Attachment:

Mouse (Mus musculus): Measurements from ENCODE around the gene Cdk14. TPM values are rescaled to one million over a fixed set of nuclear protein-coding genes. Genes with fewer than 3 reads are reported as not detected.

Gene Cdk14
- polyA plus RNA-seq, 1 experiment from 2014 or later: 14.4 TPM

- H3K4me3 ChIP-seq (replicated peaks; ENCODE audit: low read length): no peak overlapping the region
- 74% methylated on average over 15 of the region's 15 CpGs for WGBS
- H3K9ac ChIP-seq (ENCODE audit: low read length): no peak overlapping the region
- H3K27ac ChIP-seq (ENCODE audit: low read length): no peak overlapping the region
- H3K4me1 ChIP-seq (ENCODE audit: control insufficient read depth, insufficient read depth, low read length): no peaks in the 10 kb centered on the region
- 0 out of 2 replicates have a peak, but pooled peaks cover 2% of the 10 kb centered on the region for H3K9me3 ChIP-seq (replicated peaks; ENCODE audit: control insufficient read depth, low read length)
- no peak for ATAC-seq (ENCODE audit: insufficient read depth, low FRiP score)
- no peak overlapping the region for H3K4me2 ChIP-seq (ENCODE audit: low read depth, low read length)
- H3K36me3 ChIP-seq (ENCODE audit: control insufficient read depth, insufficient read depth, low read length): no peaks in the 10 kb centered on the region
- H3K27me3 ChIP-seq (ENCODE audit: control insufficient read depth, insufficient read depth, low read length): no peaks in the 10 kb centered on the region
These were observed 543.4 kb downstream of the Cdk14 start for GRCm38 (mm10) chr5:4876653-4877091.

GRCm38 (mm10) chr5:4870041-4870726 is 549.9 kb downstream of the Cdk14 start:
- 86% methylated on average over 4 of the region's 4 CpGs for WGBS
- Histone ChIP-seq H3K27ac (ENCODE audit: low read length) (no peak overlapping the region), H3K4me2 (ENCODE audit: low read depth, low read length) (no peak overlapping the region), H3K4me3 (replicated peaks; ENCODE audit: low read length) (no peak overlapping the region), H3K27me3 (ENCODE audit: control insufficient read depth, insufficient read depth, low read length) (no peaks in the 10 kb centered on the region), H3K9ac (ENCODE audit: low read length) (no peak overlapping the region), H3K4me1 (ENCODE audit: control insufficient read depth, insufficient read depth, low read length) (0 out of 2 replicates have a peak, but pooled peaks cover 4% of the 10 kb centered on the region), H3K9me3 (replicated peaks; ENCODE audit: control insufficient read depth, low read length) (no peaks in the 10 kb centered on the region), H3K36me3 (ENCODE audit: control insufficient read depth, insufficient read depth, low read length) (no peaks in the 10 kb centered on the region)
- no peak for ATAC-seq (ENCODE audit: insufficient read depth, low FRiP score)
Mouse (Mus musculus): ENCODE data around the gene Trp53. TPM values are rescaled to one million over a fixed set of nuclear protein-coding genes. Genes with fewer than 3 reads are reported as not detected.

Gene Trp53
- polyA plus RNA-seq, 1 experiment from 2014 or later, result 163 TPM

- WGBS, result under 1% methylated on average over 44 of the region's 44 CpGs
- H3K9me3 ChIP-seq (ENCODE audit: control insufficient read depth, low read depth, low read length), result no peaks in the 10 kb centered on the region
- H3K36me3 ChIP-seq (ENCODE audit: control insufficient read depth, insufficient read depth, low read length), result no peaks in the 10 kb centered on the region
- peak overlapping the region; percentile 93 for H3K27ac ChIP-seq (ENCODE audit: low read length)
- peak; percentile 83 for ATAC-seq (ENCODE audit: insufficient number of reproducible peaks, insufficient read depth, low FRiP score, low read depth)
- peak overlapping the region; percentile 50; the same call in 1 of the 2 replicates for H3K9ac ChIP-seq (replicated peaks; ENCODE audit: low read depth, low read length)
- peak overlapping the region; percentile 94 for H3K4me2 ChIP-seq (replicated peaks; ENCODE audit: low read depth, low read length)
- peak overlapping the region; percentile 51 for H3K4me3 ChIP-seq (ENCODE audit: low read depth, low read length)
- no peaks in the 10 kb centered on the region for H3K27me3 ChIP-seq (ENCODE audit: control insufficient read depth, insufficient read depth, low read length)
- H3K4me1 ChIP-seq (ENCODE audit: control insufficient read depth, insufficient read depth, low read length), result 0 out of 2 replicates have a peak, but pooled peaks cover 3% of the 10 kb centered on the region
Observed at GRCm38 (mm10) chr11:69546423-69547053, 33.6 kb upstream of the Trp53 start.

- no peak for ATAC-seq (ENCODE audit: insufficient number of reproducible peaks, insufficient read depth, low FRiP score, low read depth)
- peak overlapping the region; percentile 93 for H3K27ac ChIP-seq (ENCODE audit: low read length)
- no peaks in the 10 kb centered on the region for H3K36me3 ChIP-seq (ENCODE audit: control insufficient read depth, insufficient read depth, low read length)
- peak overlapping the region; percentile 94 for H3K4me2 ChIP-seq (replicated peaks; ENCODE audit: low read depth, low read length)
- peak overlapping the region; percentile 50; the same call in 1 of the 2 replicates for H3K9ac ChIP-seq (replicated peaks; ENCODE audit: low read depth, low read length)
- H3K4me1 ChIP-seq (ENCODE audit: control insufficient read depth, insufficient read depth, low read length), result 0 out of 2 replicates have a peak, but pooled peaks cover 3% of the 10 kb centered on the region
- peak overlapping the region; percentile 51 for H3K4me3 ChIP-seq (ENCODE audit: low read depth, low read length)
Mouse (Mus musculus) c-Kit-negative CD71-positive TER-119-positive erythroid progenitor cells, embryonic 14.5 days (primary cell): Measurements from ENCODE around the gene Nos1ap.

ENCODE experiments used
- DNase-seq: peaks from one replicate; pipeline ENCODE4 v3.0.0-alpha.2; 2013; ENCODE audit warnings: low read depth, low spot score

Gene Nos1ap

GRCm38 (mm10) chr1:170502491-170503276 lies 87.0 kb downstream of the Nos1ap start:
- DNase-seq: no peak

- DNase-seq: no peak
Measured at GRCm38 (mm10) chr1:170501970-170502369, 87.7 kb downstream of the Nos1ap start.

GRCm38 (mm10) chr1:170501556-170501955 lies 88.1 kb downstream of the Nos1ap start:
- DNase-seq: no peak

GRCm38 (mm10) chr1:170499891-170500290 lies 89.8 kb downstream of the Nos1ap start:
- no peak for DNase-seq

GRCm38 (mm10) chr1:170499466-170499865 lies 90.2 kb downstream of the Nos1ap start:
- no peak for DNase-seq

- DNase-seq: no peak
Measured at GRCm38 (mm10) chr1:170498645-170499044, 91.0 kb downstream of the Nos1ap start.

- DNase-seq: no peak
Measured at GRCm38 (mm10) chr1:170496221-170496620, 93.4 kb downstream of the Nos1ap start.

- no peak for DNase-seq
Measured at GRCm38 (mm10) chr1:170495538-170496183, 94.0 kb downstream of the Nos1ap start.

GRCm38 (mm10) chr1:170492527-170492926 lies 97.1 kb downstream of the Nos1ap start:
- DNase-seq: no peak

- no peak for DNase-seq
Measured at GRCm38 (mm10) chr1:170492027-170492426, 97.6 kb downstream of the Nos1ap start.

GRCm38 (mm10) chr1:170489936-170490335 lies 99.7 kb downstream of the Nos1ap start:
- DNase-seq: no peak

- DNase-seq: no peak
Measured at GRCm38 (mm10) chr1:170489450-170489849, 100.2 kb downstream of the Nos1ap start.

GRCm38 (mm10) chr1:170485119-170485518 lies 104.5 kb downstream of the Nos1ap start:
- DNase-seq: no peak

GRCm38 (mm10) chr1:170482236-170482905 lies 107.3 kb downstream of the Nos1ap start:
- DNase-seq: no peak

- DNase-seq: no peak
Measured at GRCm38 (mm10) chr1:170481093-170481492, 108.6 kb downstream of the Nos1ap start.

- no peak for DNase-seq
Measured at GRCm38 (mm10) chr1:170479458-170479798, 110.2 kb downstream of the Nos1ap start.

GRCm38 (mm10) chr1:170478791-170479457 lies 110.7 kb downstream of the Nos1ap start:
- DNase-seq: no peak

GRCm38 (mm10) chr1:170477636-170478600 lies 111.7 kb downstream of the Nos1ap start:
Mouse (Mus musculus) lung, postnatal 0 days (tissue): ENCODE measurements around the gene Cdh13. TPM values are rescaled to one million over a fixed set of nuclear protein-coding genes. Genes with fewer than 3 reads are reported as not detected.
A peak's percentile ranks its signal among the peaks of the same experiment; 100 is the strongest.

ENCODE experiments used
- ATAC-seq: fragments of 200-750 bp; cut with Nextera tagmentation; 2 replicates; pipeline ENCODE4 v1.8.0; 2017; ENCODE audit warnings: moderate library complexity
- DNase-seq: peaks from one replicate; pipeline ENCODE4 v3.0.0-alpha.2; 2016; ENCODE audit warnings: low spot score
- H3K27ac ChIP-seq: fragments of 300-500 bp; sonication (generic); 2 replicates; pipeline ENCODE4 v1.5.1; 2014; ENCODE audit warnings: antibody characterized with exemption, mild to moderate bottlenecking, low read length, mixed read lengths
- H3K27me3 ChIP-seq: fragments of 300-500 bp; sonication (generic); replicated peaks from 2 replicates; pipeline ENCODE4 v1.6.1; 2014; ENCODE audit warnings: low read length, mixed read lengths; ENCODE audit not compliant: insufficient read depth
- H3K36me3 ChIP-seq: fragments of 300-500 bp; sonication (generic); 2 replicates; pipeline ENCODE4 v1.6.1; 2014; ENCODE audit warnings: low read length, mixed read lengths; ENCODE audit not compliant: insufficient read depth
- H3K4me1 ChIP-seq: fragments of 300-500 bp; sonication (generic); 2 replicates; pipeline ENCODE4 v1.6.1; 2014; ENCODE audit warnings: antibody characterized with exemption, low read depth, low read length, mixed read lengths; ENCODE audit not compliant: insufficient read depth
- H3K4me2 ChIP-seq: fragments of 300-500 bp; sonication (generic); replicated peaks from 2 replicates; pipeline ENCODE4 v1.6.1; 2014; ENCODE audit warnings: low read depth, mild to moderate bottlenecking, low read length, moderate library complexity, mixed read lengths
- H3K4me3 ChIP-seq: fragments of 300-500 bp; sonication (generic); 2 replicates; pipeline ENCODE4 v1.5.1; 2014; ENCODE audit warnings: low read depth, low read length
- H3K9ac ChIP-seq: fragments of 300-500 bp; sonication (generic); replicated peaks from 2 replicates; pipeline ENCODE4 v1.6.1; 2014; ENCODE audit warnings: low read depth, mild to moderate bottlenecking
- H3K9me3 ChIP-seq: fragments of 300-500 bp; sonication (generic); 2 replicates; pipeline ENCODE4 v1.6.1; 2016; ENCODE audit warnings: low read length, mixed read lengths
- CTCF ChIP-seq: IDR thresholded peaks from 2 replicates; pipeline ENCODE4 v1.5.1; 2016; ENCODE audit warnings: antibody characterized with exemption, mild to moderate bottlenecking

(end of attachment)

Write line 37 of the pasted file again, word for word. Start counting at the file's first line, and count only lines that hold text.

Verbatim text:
- peak overlapping the region; percentile 50; the same call in 1 of the 2 replicates for H3K9ac ChIP-seq (replicated peaks; ENCODE audit: low read depth, low read length)